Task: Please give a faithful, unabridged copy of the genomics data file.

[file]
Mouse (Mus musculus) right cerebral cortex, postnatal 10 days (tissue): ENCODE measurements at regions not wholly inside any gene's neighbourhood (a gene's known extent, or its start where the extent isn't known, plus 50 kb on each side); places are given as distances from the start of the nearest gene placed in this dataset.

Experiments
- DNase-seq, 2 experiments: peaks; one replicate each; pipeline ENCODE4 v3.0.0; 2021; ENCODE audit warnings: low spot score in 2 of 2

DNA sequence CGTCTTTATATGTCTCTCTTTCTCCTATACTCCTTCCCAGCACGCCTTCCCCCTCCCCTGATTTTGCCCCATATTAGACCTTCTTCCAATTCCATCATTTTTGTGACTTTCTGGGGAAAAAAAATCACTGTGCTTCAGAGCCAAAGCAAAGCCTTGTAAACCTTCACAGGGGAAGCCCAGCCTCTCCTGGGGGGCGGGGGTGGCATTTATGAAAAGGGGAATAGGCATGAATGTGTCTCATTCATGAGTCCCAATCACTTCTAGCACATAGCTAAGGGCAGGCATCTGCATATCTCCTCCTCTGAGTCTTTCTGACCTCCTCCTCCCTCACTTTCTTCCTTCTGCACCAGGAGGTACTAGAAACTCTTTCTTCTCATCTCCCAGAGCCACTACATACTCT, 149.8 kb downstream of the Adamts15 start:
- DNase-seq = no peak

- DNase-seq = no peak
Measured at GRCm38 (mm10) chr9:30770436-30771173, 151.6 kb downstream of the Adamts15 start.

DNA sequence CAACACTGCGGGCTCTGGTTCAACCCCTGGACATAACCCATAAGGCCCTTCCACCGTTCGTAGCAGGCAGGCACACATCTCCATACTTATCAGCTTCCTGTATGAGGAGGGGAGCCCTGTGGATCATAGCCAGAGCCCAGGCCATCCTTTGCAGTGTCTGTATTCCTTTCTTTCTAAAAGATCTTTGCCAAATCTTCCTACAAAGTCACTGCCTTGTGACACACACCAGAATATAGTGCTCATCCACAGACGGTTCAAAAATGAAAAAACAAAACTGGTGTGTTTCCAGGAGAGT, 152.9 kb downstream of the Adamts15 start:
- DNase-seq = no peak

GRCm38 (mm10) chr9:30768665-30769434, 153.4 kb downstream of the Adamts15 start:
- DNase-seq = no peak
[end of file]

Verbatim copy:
Mouse (Mus musculus) right cerebral cortex, postnatal 10 days (tissue): ENCODE measurements at regions not wholly inside any gene's neighbourhood (a gene's known extent, or its start where the extent isn't known, plus 50 kb on each side); places are given as distances from the start of the nearest gene placed in this dataset.

Experiments
- DNase-seq, 2 experiments: peaks; one replicate each; pipeline ENCODE4 v3.0.0; 2021; ENCODE audit warnings: low spot score in 2 of 2

DNA sequence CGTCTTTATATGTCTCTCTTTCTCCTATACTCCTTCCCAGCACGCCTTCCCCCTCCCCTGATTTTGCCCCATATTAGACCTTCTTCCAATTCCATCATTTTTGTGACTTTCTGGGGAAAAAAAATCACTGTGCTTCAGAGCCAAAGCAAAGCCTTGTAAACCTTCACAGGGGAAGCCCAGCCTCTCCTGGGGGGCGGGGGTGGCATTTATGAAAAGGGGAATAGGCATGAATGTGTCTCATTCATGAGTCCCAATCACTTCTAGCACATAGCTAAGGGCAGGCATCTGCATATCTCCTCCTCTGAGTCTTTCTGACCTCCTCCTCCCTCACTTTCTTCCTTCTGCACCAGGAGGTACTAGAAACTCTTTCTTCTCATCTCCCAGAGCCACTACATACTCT, 149.8 kb downstream of the Adamts15 start:
- DNase-seq = no peak

- DNase-seq = no peak
Measured at GRCm38 (mm10) chr9:30770436-30771173, 151.6 kb downstream of the Adamts15 start.

DNA sequence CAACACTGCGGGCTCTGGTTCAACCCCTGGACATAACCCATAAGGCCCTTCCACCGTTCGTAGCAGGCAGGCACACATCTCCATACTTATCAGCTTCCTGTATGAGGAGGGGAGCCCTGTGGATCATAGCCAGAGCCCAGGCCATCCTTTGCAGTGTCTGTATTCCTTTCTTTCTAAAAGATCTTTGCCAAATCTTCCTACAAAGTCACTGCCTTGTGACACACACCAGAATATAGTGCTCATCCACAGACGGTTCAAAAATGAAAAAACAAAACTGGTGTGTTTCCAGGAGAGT, 152.9 kb downstream of the Adamts15 start:
- DNase-seq = no peak

GRCm38 (mm10) chr9:30768665-30769434, 153.4 kb downstream of the Adamts15 start:
- DNase-seq = no peak